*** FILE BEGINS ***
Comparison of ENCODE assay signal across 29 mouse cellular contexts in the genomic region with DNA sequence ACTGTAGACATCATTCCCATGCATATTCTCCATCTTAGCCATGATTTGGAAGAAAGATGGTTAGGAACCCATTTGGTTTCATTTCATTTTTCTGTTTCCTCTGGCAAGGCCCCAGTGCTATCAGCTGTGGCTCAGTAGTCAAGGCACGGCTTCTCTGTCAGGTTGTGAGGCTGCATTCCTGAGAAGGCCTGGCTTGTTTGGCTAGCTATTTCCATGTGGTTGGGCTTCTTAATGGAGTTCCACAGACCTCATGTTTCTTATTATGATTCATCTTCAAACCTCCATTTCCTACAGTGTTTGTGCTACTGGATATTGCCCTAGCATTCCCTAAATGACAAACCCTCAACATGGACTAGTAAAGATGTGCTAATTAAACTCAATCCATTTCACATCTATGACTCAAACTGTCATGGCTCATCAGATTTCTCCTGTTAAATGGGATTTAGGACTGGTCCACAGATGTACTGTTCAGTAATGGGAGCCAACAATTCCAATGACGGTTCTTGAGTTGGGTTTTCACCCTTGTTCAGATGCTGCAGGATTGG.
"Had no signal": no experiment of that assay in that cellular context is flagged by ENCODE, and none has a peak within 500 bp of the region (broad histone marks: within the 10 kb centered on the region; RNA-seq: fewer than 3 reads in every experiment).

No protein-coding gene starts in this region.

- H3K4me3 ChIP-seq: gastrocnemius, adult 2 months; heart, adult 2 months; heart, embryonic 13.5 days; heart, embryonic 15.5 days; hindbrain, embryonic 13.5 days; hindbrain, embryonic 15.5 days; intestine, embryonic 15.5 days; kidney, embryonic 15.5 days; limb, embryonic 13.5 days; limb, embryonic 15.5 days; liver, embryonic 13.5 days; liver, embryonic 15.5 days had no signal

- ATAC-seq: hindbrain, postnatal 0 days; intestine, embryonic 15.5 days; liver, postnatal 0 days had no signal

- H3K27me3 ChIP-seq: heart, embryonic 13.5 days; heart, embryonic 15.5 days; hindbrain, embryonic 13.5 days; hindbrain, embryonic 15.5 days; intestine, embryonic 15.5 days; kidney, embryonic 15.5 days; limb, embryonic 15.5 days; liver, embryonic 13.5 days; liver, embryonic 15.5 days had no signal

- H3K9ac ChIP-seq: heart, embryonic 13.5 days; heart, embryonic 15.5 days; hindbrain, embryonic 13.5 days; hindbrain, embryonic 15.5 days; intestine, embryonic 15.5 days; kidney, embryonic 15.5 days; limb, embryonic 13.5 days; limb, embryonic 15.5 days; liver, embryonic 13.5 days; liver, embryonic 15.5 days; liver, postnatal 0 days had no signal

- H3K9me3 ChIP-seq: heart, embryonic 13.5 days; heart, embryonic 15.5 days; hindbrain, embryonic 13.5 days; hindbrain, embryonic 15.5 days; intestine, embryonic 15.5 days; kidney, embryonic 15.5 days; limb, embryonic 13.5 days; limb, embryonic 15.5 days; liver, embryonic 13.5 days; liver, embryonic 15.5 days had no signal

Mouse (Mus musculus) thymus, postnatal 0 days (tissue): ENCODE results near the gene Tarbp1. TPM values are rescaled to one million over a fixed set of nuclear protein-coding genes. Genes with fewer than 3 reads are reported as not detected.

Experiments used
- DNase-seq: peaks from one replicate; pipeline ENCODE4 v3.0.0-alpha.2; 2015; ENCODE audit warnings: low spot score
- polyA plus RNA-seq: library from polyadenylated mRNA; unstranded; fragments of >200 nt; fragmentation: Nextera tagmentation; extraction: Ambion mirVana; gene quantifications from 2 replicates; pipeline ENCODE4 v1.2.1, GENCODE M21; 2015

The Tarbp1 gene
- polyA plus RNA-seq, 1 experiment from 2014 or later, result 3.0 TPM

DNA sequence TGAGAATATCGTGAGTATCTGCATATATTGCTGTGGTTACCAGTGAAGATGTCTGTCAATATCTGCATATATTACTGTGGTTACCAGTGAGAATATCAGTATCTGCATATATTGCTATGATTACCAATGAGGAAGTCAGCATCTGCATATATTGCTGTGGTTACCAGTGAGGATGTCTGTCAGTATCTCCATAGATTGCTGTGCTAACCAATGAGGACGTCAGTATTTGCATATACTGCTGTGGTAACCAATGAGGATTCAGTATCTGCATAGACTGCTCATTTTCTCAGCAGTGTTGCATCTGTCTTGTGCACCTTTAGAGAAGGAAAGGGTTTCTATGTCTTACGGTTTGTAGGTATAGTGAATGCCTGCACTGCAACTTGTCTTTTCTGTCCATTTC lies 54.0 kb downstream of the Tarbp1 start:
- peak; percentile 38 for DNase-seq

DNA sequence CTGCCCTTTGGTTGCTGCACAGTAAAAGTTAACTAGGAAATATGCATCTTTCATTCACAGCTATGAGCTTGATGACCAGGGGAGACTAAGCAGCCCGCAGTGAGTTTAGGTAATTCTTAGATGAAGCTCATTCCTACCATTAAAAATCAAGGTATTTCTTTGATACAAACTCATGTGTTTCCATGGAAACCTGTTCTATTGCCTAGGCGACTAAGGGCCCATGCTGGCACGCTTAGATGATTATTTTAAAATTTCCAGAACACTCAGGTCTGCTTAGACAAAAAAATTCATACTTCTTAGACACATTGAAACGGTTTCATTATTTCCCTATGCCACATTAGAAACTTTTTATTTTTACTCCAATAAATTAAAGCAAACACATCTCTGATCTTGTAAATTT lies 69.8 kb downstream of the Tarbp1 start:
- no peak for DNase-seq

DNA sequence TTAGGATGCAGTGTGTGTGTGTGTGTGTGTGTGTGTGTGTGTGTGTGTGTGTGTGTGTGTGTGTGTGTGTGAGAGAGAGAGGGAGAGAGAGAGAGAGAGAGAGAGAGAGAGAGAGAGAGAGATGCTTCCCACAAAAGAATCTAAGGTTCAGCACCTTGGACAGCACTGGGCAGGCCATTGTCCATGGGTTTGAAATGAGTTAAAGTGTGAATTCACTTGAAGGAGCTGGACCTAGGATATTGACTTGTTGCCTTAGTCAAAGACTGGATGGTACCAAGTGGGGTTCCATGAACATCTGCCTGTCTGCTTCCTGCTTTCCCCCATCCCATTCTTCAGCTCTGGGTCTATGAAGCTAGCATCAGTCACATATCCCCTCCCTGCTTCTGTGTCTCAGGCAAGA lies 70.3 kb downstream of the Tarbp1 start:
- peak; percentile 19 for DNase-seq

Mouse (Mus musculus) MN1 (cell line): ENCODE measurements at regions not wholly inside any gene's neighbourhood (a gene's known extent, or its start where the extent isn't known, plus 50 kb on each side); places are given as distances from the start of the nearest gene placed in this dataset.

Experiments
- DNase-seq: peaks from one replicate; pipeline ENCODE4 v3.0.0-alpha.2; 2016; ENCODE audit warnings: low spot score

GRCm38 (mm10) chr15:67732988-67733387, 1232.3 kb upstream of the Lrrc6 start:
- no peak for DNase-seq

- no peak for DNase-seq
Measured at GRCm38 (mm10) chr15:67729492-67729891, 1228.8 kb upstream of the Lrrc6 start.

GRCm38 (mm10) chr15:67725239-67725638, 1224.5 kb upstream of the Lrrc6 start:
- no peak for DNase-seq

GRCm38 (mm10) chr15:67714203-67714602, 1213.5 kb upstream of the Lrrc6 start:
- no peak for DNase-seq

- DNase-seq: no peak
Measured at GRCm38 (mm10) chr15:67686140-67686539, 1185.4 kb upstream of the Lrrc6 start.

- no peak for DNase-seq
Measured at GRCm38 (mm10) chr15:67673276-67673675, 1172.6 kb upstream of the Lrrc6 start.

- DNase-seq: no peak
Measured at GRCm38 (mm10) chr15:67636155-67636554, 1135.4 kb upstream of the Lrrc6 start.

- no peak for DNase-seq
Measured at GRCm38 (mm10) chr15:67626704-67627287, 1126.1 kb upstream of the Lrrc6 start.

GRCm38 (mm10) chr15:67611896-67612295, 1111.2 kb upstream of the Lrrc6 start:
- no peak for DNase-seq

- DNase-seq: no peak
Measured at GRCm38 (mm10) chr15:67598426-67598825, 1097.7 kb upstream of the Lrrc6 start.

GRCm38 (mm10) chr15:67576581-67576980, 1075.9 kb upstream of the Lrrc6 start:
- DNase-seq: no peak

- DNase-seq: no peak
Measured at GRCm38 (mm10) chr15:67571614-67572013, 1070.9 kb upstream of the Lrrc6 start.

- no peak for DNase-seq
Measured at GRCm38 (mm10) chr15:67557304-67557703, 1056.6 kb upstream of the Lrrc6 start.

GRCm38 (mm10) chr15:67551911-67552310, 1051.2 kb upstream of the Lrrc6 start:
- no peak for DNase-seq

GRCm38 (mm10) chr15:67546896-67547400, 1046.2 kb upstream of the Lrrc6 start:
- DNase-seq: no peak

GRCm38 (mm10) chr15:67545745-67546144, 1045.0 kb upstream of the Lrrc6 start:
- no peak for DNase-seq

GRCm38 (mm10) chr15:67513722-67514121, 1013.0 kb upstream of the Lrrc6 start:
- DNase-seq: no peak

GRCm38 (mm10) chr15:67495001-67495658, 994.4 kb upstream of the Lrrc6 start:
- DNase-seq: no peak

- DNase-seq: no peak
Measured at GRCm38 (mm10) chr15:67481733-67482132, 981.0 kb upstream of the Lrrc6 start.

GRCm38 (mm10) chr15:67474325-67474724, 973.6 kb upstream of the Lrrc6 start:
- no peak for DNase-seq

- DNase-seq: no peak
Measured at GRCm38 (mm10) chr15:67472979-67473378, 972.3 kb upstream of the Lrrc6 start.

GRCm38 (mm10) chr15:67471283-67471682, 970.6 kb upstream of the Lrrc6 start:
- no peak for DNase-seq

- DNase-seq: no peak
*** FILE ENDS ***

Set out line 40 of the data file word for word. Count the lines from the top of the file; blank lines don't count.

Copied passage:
GRCm38 (mm10) chr15:67611896-67612295, 1111.2 kb upstream of the Lrrc6 start: